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Hunger is the way our bodies warn us that it is time to look for food, eat and continue with life.
It is a very powerful instinct that is generated when the brain detects changes in the levels of hormones and nutrients in the blood.
They are a variety of signals that come from different parts of the digestive system and the bloodstream in addition to a series of chemical and metabolic factors.
It can be a sound of guts, pain, low energy, confusion, bad temper, all are symptoms that your body needs to feed and is sending you signals from everywhere.
These are the systems and organs involved in creating that very important sense of hunger:
The vagus is one of the main nerves that unites the brain with all the organs of the body.
In the case of hunger, it acts as a super highway that connects the digestive system with the brain .
This is how the brain keeps track of the different nutrients you have in the intestine and how full or empty your stomach is.
The satiety signal is activated when the food passes from the stomach to the ileum (the first section of the small intestine), which generates the secretion of peptide YY and the message of “I am full”.
That step takes about 20 minutes, so one may already have eaten more than enough before feeling satiated. That is why it is recommended to eat slowly, to give the stomach a chance to warn the brain.
When your stomach is empty for more than two hours, it begins to contract to push the remaining food into the small intestine.
The movement of food, mixed with gastric juices and air produces a noise called borborigmo or, what we vulgarly call “my trunks sound” .
Although these crunches occur whether or not food is present, they are usually more common when several hours have passed since you have eaten food, so they are more associated with hunger.
The sounds may be a source of social embarrassment, but they are a normal function of digestion and if the gut never sounds to you it could be an indication of obstruction.
The gastrointestinal tract
The cells in the stomach and intestine produce ghrelin, known as the hunger hormone.
It acts in the opposite direction of peptide YY, sending signals to the hypothalamus to stimulate the appetite.
High levels of ghrelin in the gastrointestinal tract are associated with obesity .
There are studies that indicate that the consumption of certain foods, particularly those classified as “emotional food” can raise the levels of ghrelin in healthy humans, generating a cycle of increased consumption and hunger that can end in obesity.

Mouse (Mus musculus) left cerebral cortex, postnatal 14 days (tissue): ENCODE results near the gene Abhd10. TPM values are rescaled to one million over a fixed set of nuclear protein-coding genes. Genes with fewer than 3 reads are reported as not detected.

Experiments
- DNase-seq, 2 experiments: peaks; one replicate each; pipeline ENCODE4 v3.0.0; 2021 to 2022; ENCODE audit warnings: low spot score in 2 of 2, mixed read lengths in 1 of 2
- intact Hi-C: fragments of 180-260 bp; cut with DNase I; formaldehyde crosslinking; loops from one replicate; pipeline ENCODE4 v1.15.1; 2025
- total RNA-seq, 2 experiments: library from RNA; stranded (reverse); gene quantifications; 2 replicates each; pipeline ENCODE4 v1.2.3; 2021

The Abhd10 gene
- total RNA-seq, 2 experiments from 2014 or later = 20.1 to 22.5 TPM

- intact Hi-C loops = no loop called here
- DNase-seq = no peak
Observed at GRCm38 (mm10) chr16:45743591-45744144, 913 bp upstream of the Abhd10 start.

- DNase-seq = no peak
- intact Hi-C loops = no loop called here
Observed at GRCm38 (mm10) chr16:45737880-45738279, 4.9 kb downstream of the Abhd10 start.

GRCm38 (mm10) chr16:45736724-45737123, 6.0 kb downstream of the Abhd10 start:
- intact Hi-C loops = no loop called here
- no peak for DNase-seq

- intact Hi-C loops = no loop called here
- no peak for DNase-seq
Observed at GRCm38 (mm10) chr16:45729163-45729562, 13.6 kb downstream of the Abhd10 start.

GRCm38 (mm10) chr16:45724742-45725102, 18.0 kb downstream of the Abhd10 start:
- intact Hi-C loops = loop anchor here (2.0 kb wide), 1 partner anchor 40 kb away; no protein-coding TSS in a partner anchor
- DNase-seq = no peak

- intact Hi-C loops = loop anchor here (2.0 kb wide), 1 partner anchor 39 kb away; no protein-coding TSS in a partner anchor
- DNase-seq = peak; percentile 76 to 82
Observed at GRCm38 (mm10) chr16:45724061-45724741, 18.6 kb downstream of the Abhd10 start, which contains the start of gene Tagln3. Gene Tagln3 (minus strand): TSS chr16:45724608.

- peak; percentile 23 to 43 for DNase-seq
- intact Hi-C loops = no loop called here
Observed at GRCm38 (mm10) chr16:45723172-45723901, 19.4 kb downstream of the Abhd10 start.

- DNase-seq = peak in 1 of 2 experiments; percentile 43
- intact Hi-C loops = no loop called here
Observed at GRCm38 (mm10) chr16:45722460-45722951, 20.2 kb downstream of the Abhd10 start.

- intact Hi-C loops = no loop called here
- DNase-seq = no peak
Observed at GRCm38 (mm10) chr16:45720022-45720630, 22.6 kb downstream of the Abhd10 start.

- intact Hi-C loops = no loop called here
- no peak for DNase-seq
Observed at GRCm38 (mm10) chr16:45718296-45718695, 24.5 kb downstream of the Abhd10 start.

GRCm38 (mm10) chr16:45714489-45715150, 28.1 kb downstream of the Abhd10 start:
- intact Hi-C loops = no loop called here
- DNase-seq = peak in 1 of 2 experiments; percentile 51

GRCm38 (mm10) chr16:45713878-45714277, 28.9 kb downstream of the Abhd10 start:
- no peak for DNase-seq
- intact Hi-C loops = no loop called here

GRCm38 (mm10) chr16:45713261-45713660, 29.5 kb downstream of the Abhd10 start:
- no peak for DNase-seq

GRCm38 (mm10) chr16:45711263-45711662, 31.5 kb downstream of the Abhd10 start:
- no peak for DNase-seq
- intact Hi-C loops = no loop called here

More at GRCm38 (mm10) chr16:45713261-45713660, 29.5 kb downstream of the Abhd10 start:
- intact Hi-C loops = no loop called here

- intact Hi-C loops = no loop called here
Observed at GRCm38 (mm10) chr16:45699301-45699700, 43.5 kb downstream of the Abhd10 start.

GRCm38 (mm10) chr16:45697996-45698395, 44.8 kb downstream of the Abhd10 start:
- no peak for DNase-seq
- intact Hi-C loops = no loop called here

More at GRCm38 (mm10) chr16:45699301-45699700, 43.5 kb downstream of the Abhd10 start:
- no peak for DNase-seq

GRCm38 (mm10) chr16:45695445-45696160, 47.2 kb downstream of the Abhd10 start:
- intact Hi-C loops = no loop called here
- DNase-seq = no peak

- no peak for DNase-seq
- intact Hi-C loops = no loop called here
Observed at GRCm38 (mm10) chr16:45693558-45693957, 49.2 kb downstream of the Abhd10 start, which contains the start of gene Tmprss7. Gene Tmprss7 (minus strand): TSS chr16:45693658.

When your usual meal time approaches, your pancreas (a glandular organ behind your stomach) begins to secrete insulin.
Insulin has two functions: to help convert food into fuel for the body’s cells and regulate blood sugar levels.
The secretion of insulin before we feed creates a drop in glucose and that is why, when we are hungry we can experience body weakness and confusion.
The key nutrients in your blood – including glucose, amino acids and fatty acids – are at their lowest levels when you’re hungry .
Glucose comes from the breakdown of starches and gives you energy.
On the other hand, amino acids are metabolized from the proteins that you consume and are crucial in the maintenance and growth of muscle tissue.
Finally, fatty acids are also essential, such as omega 3 found in fish, and contribute to the autoimmune system by combating allergies and chronic diseases.
But do not go filling up with fries when you feel hungry. A balanced diet of starches, proteins and fats is optimal for good health.
It is prudent to pay attention when our body indicates that we are hungry.
Many people are usually short tempered when they have not eaten and become difficult to deal with.
But hunger goes further in its effects on the brain.
Being hungry can make you impulsive and reduce your ability to make long-term decisions .
Intellectual activity also suffers. That is why it is usually recommended to have a good balanced breakfast before entering an exam.